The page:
|When Henry Ford realized it was good business to pay employees enough to buy the products they built, it was a breakthrough, not only because the idea challenged the reflex to pay as little as possible, but because the product was a car. He was talking real bucks.|
In response to escalating protests by McDonald’s employees calling for higher wages and the right to form a union without retaliation, McDonald’s chief executive, Don Thompson, defended the company at the annual meeting on Thursday, saying that McDonald’s pays a competitive wage.
But what constitutes “competitive” in the fast-food industry is precisely the problem. Hourly pay averages about $9. The low pay is possible in party because employers rely on taxpayers to subsidize it through public assistance and on non-unionized workforces to swallow it. The competitive fast food wage, in short, is not enough to live on.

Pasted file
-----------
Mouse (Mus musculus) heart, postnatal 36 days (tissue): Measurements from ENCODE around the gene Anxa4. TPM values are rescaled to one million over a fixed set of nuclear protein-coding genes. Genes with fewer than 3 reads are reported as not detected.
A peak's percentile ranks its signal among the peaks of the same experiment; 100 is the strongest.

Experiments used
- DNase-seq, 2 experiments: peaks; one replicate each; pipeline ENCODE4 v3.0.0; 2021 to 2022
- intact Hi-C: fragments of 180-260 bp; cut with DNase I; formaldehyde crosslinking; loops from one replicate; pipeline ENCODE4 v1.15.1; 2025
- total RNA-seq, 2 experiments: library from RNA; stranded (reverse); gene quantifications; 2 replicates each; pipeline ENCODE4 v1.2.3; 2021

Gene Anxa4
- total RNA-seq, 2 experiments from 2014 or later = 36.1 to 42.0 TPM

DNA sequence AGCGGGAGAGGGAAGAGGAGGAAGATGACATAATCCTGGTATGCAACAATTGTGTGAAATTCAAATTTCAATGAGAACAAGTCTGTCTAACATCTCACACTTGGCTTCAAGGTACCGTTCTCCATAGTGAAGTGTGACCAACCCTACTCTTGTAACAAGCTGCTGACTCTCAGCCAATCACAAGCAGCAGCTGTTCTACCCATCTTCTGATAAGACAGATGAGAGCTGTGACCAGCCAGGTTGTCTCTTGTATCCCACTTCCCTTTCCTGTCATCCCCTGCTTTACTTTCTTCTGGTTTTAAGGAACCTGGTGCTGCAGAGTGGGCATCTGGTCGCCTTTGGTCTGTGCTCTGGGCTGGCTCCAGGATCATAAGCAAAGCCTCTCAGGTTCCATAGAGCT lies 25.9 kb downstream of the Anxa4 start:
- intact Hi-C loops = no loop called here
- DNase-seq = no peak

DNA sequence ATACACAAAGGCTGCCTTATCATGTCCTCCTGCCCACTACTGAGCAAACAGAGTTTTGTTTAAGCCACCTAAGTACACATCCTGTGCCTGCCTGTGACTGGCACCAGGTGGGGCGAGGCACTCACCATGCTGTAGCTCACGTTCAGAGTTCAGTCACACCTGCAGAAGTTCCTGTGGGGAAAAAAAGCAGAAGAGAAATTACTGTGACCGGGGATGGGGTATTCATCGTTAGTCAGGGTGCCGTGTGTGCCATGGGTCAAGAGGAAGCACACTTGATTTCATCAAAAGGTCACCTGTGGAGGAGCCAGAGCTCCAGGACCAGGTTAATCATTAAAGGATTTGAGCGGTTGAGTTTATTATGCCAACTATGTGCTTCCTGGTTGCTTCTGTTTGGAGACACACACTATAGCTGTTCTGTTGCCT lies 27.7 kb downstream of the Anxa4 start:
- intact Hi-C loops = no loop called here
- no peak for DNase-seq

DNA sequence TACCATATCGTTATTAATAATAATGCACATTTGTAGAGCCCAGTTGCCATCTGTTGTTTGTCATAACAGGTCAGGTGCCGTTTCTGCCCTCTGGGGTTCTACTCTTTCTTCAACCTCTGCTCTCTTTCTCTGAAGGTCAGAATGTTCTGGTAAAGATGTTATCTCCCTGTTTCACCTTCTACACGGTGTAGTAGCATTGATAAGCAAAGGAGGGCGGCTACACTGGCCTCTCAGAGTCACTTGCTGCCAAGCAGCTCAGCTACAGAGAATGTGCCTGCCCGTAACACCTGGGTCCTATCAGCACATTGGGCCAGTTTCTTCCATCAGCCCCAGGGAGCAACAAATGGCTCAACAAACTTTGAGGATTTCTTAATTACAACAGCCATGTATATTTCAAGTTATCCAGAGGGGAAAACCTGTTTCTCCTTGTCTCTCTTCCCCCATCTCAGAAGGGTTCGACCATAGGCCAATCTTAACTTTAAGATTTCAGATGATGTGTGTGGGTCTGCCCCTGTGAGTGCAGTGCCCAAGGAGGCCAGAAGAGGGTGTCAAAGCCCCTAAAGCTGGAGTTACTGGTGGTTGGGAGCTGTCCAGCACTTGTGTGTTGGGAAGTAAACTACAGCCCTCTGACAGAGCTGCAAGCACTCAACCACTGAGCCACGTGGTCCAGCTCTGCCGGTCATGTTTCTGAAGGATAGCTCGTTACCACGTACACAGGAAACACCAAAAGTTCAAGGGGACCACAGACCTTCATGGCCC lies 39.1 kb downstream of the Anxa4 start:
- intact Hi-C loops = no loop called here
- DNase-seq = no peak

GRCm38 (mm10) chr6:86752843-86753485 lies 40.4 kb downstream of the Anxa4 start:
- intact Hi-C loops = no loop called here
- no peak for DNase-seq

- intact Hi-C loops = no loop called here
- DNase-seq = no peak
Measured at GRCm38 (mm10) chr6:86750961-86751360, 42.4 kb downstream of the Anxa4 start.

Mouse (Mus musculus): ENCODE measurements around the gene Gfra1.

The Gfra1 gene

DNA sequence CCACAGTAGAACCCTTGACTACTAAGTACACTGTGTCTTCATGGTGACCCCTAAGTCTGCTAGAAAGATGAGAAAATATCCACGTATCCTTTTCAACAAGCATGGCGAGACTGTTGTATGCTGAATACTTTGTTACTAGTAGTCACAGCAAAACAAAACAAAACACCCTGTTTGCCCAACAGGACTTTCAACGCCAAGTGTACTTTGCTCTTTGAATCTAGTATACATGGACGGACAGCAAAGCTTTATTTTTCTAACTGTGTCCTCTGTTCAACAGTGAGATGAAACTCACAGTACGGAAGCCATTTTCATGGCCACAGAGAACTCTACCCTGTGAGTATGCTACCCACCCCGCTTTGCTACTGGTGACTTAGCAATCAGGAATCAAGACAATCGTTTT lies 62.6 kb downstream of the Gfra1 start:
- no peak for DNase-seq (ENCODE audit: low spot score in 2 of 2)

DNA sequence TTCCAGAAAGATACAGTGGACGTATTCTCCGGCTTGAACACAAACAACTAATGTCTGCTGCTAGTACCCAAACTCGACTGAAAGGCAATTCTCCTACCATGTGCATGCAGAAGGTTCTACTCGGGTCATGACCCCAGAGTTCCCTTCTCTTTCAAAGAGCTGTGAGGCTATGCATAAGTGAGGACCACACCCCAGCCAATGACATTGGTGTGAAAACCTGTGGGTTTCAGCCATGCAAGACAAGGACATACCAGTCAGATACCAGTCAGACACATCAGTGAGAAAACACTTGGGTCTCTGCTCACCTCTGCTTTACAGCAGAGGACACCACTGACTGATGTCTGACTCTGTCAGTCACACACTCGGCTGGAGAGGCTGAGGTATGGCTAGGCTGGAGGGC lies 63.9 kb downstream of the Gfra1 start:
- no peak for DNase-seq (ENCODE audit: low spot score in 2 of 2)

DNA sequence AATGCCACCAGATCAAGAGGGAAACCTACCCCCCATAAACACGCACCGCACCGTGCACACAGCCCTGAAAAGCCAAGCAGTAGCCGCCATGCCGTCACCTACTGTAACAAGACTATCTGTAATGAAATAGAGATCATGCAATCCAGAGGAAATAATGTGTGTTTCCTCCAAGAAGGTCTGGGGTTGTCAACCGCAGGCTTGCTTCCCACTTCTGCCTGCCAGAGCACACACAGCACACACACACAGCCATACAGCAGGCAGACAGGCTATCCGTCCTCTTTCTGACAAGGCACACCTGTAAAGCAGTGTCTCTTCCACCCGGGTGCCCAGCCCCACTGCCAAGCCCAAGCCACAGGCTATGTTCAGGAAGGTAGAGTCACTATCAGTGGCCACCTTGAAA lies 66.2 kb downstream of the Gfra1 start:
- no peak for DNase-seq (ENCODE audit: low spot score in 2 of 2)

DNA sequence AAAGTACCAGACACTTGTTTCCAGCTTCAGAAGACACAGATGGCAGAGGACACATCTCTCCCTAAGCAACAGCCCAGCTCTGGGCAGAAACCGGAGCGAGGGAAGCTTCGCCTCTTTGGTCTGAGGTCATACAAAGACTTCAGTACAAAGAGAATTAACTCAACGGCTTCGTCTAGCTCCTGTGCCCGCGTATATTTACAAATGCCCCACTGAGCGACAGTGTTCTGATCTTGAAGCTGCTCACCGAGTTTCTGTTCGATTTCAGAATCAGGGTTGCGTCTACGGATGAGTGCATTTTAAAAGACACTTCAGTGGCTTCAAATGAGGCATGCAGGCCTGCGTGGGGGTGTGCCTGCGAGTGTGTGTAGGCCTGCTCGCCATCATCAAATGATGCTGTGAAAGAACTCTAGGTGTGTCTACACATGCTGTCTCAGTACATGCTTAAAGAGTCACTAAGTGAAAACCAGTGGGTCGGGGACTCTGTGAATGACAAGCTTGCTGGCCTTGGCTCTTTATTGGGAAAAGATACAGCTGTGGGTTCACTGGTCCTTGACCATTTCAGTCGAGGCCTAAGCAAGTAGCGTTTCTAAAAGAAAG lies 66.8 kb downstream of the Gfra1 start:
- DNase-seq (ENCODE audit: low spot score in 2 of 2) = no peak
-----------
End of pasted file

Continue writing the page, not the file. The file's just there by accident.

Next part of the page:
Mr. Thompson presumably knows that. But he is paid not to understand what the protestors are demanding because his own pay is based on profits that are derived in part by keeping worker pay low.
Of course, if the political economy were functioning as it is supposed to – with Congress imposing reasonable boundaries on businesses, markets and the economy – workers wouldn’t have to get their bosses to understand what it’s like to live on $9 an hour, because Congress would make sure that no one had to.
The McDonald’s workers are asking for $15 an...